Here’s another sad fact….judges, lawyers, custody evaluators, and others who make these life and death decisions typically have little DV training. They make decisions based on myth and personal bias. A new study has been published through the Department of Justice that demonstrates the correlation between the attitudes and lack of knowledge regarding the dynamics of abuse and a court’s willingness to award custody to an alleged abuser. Please look up the Daniel Saunders Department of Justice study, as I don’t believe I can post links on here.

    Another HUGE problem is the trend of police officers arresting BOTH parties on a DV call. This is another trend…’s rights websites publish advice on how to provoke and then provide evidence that the woman is the abuser. I’ve worked with many women who, after being beat on a regular basis for many years, may bite the batterer in self defense. The batterer then calls the police, shows the teeth marks, and the woman quickly become convicted batterers…..many police and judges seem to be more than willing to demonstrate their willingness to dole out punishment, regardless of gender.

    Moral of the story? Most “experts” who are setting up programs and offering advice to assist DV victims are completely missing the mark. Until protections are put into place that will stop the travesties I have described, DV and DV related murders will escalate.


    • Thank you for your very thoughtful and thorough comments on critical issues central to the domestic violence epidemic that were not raised in my report on the New Yorker article and subsequent coverage of the topic on NPR and Huffington Post. You made the excellent suggestion that we share the U.S. Department of Justice-funded report by Daniel Saunders, PhD of the University of Michigan School of Social Work, “Child Custody Evaluators’ Beliefs About Domestic Abuse Allegations:” Please let me know if this is not the report you mentioned. Elizabeth Prewitt


    • Virtually everything you say is true and I think you know that I am a staunch advocate for protective mothers. The information and research concerning Newburyport and other new approaches are completely supportive of the reforms we want in the courts’ response to domestic violence custody cases. You make an important point that the success of abusers in using custody to regain control over their victims and discourage them from leaving is undermining the previous success in reducing dv homicide.

      Fundamental to the practices in Newburyport, Maryland and the Justice Department grants for other communities to adopt similar best practices is the use of the Campbell Danger Assessment. Significantly, the Saunders’ study which you and I think so highly about and for which the author supplied a link specifically recommends that court professionals be trained in risk assessment and mentions the Campbell Danger Assessment as the kind of tool evaluators should be using if they were really engaging in screening for dv and risk assessment. In thiry years of practicing law I never saw one evaluator use a risk assessment which according to Dr. Saunders means that none of these evaluators actually screened for dv. This is one important reason the courts so often deny true allegations of abuse.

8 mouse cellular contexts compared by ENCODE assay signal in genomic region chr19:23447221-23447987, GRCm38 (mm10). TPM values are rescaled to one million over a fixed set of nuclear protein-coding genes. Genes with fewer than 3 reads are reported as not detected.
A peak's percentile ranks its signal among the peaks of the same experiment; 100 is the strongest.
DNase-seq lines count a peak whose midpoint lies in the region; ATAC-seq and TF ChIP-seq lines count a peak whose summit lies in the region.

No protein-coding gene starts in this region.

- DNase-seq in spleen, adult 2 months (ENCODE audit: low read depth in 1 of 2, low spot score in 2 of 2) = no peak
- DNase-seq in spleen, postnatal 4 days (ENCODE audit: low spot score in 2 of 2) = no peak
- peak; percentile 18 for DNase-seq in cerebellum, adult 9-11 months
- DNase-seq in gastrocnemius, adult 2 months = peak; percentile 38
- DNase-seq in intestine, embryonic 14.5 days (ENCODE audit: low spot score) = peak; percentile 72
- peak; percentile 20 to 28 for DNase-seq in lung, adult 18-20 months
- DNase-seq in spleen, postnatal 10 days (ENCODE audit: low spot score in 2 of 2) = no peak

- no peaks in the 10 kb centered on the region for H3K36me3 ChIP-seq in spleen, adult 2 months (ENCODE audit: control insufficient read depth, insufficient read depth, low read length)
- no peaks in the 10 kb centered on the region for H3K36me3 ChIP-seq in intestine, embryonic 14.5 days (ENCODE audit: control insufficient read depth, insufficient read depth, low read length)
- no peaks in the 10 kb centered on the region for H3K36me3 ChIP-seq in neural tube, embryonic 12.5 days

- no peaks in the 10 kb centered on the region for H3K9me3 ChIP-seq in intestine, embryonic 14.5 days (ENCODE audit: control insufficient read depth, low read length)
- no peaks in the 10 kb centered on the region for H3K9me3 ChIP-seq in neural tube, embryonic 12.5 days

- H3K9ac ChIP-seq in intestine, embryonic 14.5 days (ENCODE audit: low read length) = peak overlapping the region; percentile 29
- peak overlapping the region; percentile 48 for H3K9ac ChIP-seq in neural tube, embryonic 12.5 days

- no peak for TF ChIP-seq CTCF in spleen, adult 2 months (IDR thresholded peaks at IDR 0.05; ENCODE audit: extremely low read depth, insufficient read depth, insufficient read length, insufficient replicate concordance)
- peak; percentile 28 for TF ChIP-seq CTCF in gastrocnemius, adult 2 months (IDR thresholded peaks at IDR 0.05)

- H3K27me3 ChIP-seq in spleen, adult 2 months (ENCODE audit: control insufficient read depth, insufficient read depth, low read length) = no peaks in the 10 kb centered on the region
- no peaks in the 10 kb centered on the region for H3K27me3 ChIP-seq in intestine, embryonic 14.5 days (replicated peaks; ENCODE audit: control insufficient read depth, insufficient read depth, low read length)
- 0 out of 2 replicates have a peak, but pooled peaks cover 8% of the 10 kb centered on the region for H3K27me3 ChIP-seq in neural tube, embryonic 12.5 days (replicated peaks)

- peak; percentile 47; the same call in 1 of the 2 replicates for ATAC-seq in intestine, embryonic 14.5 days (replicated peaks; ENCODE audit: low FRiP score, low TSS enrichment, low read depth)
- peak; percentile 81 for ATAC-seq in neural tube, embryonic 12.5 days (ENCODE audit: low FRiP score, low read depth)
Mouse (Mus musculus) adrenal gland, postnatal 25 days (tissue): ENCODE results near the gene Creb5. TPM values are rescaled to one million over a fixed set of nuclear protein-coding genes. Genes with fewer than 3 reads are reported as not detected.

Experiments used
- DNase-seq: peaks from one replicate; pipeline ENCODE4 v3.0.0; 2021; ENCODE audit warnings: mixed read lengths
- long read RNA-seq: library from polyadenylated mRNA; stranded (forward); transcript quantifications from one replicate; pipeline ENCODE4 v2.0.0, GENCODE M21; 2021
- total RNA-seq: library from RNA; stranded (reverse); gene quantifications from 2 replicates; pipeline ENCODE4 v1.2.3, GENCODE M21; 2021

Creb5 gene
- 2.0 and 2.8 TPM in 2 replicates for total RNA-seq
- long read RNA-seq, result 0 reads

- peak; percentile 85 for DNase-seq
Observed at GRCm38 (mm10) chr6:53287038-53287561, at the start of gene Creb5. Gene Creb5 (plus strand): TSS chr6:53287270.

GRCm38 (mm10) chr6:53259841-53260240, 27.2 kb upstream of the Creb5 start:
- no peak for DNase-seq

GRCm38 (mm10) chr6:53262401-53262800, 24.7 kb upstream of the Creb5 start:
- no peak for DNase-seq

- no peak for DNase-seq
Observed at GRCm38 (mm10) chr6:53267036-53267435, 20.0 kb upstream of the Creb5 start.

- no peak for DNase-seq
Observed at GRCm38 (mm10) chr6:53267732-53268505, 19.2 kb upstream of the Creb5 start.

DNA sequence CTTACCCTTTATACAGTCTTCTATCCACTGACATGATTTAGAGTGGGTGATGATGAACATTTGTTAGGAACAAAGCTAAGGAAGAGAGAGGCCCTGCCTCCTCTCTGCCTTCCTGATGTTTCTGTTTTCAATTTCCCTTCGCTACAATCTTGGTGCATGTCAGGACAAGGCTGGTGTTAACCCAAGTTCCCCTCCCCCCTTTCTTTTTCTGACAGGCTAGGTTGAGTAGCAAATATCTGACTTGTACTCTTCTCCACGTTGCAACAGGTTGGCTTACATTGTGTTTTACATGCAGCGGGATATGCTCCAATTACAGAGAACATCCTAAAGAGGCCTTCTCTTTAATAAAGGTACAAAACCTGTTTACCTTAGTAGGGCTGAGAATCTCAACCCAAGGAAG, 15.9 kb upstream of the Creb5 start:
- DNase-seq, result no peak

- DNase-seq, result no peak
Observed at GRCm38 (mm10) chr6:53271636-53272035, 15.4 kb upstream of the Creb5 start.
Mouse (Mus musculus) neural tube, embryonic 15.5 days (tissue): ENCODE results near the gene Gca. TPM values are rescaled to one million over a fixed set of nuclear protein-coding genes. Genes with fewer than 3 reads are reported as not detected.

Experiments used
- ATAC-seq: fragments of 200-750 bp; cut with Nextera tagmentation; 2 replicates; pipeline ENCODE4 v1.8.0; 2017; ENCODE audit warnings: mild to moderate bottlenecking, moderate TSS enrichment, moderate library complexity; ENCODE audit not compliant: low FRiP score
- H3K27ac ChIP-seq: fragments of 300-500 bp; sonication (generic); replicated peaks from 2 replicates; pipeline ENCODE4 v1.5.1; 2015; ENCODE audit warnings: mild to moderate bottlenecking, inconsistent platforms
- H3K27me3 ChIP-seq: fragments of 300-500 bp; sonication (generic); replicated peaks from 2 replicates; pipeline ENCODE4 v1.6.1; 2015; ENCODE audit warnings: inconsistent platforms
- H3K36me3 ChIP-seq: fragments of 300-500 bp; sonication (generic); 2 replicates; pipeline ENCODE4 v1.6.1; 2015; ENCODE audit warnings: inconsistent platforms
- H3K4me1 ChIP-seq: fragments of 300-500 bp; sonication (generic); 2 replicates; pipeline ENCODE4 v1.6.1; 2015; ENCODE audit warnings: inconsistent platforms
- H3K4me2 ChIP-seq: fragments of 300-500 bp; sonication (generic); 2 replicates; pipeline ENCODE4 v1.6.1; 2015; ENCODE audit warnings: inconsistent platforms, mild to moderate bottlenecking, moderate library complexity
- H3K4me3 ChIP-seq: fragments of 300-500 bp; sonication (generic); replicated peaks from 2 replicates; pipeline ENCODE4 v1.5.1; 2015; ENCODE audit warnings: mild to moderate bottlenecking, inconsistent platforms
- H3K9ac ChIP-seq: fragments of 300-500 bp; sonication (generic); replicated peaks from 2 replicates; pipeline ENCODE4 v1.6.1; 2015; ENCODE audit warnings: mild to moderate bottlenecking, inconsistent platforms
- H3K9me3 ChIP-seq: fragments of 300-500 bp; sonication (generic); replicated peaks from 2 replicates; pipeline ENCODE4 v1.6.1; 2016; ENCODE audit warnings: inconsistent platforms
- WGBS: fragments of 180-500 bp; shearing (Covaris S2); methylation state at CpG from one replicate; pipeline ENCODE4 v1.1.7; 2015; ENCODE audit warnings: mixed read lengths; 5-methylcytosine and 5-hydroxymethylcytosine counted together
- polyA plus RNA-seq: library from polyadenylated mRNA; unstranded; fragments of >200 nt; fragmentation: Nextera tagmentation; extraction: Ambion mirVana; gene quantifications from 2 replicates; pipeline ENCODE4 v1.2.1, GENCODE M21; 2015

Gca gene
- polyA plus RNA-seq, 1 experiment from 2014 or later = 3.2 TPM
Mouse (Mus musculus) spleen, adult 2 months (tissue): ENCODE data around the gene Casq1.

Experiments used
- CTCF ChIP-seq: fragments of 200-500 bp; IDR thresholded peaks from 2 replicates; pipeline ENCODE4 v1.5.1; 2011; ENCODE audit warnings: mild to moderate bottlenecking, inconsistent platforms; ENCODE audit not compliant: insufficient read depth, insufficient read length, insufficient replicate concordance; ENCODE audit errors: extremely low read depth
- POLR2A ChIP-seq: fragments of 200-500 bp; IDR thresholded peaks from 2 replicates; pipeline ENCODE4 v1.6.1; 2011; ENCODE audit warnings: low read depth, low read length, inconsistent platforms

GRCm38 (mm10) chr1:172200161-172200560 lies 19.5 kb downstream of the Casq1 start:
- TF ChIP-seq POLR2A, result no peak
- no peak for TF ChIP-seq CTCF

It may well be that the way to reform the broken custody court system is to make it part of a larger effort to prevent domestic violence. I think we must avoid assuming that an abuser who is not viewed as dangerous based on the Campbell assessment is not necessarily safe, but that said, the danger assessment is a good tool. It can be used as part of other best practices to drastically reduce domestic violence crimes.

      My first exposure to the medical research discussed on this web site came as I was researching the difference between the good practices in Quincy, Massachusetts during the Quincy Model that drastically reduced dv crime and virutally eliminated homicides with the failed practices in Poughkeepsie, NY that included custody courts that strongly favored abusers. This led to a series of domestic violence homicides. I quickly realized that if we used the kind of best practices used in Quincy and updated it with new technology such as GPS or approaches like Justice Centers we could drastically reduce dv crime. In order to obtain these benefits, however the custody courts must stop sending children to live with abusers or else all the other reforms would be undermined. It was in this context a friend told me about a study by the Academy of Violence and Abuse that found based on similar medical research as is discussed here that we spend $750 billion a year on medical costs because of our continued tolerance of men’s abuse against women. When we consider other costs like crime and victims and others unable to reach their economic potential, our tolerance of dv is costing this country over a trillion dollars every year. It quickly became clear that adopting best practices which must include custody court reform would save $500 billion a year in addition to freeing most women and children from lives filled with fear and abuse. This huge savings should create a huge incentive for policy makers to adopt the best practices needed to gain these benefits. I became interested in Newburyport because I believe some of their practices should be included in the best practices that should be adopted.